Archive for April, 2009

Let’s call it a panda bear market

Since Al Gore spoke at Harvard last fall, the campus has been plied with a new slogan: “Green is the New Crimson.” I guess the university is making a noble gesture of support for color blindness–and, hence, for more traffic accidents. Or maybe they are simply admitting the validity of our suspicions about the Green Parties, with their motley assortment of ruffians, ex-communists and compañeros de viaje. On the other hand green being the new crimson will make it a lot less scary if, as revolutionaries of that ilk usually do, they eventually turn on those they claim to be working to benefit, and vow to make the gutters run green with the sap of the enemy’s chlorophyll.

This may be their hour, since the world is well set on the green-friendly policy of massive impoverishment, having previously adopted the unorthodox but surprisingly uncontroversial economic growth strategy of sucking its own dick, and then being surprised when it didn’t get pregnant. The signs of decay are everywhere. I was watching my hometown team, the Denver Nuggets, play last night, when I realized that although they’re pretty good, they still might be more accurately classified as a horde than a team, and if I saw the lot of them charging down the court at me the proper response might not be to drop back into a zone defense or whatever but to do what the Roman and Chinese Empires did on their northern borders and construct a big wall or fortification of some kind to keep them out. But they’re my hometown team, already inside the gates, so I guess there’s nothing for it but to be cautiously on the side of the sackers and pillagers.

Discount Blitzkrieg

The year begins life the same way it ends, like a person, incontinent, and can’t stop pissing itself. Then, the alternating gloom and sparkle of April feels like living in a divided country, as if from one day to the next meant crossing not just the night but from side of the Berlin Wall to the other. A season which is a natural home for that special disappointment at the collapse of a desire after having already decided to indulge it, the realization of not being hungry or horny after all, which is somehow deflating, extinguishing, like a dragon in the rain. Or the little extra embarrassment that comes from fumbling and taking a long time to do something that’s already embarrassing to begin with.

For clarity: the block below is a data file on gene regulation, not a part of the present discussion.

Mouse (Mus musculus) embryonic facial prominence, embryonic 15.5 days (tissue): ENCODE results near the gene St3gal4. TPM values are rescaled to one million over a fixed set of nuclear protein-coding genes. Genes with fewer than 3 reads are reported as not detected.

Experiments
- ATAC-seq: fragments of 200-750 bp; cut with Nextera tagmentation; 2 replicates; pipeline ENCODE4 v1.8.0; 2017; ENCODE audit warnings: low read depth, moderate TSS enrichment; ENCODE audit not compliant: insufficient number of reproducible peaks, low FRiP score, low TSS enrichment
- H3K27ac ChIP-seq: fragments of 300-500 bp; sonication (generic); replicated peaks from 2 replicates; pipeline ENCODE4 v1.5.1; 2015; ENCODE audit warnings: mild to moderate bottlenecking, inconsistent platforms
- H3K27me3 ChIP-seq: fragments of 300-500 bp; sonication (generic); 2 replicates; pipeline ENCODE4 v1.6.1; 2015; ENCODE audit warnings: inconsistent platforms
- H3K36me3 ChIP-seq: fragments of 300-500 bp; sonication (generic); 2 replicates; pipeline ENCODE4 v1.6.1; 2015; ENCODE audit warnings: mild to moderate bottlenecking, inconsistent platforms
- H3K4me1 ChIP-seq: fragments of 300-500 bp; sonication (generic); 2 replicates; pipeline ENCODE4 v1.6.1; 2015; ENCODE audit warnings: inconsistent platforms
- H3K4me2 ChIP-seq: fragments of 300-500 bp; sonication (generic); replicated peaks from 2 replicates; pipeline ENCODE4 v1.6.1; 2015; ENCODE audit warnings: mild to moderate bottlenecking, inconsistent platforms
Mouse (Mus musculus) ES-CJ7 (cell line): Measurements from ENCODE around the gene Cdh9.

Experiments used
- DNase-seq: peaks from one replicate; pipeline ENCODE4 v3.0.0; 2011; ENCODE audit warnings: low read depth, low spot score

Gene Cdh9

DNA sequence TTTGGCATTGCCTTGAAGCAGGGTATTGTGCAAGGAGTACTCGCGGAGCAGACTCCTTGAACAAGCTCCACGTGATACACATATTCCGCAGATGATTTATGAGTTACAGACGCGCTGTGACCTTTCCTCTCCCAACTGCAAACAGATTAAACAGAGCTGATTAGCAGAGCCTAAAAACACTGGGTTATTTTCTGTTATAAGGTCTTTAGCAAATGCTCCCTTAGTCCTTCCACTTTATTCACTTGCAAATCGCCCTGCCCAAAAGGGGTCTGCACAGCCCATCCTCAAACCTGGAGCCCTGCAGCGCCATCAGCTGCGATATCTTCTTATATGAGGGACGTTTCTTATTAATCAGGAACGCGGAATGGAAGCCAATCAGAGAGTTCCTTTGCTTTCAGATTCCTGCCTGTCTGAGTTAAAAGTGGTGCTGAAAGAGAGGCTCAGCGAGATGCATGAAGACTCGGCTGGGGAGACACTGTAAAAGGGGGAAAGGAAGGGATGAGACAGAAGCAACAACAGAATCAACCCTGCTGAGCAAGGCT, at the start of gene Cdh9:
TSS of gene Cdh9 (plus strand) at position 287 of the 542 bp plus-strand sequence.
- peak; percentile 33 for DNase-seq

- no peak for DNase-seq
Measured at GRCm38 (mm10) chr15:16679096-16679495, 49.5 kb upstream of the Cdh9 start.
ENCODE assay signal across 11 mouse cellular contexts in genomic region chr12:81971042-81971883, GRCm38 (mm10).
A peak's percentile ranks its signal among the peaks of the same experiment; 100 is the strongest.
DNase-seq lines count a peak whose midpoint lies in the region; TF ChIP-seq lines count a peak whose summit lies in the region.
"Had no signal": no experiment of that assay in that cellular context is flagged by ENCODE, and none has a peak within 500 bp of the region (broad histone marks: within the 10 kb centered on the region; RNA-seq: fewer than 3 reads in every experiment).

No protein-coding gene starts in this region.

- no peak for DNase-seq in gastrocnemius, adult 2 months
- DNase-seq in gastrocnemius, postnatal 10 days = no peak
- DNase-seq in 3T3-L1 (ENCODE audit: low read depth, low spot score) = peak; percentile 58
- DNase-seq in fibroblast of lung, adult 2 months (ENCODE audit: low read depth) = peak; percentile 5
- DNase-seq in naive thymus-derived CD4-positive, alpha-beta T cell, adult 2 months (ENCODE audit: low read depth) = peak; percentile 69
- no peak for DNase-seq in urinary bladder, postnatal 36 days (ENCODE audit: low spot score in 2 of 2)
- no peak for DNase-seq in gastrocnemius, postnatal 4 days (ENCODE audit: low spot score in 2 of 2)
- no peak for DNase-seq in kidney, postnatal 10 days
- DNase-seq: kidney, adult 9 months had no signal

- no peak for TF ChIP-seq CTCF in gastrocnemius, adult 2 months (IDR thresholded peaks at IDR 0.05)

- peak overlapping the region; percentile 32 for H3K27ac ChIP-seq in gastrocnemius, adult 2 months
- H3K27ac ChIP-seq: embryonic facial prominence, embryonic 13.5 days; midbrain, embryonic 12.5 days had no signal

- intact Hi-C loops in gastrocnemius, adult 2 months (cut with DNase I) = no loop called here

But soon the summer will come and the wide blue skies with the pulled-tight serenity of a hospital-corner-made-up bed, where, as in love, I don’t care whether I’m swallowing the sunshine or the sunshine is swallowing me. The mind flies up and away, and the body is lucky enough if it gets to follow. I spent my best summer in such a way, traveling around Europe with a friend of mine. We almost had to travel together, or at least in company; me, because it’s the opposite of a recluse’s instinct to fling themselves out into the world, and so I need a push, and he, because of having a distinctive but dependent character, like an adjective.

With money shrinking and the world generally decomposing, such things may become more difficult now. Even Harvard, which often seems not so much a mere wealthy entity as the root from which wealth springs, has been dug out of the ground, skinned, chopped, and exposed. In this so-called economic crisis there seems to be a lack of clear beneficiaries and innocents, as if the Vikings, sailing home and seeing their timber halls and golden roofs, erected and swelled by the smoke and ashes left behind down south, and knowing there would now be no other source of plunder, diligently set to pillaging their own shores.